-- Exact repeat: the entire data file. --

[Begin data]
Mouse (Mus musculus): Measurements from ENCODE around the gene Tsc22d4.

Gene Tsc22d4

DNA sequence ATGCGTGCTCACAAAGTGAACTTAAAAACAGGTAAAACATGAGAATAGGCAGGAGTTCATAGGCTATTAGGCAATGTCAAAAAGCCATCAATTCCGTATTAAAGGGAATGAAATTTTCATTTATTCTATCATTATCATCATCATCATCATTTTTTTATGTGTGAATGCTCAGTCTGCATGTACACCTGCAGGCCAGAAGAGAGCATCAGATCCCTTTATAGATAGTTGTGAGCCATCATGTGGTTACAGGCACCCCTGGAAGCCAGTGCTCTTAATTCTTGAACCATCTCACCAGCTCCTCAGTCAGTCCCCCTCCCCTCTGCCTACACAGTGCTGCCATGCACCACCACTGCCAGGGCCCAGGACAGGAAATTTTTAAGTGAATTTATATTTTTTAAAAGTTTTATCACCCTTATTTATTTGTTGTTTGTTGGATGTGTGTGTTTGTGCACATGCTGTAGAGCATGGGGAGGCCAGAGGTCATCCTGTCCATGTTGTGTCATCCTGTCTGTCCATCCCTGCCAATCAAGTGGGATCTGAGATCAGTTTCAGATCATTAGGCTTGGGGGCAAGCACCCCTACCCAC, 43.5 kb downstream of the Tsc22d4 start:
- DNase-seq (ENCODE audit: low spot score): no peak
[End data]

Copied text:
Mouse (Mus musculus): Measurements from ENCODE around the gene Tsc22d4.

Gene Tsc22d4

DNA sequence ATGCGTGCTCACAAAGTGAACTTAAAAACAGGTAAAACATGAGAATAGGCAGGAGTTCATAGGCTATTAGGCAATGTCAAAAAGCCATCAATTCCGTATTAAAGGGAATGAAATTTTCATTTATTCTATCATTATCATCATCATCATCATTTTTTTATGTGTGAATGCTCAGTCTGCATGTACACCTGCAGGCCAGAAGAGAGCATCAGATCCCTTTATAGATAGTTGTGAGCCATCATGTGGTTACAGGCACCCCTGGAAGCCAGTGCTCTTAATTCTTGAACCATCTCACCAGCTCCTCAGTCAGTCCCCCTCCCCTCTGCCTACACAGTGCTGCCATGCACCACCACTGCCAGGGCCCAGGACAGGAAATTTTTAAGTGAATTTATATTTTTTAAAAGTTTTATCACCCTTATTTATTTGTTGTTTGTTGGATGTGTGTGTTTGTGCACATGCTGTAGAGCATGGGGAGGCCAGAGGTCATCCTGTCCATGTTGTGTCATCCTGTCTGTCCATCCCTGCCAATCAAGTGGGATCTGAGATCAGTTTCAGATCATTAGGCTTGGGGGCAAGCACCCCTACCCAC, 43.5 kb downstream of the Tsc22d4 start:
- DNase-seq (ENCODE audit: low spot score): no peak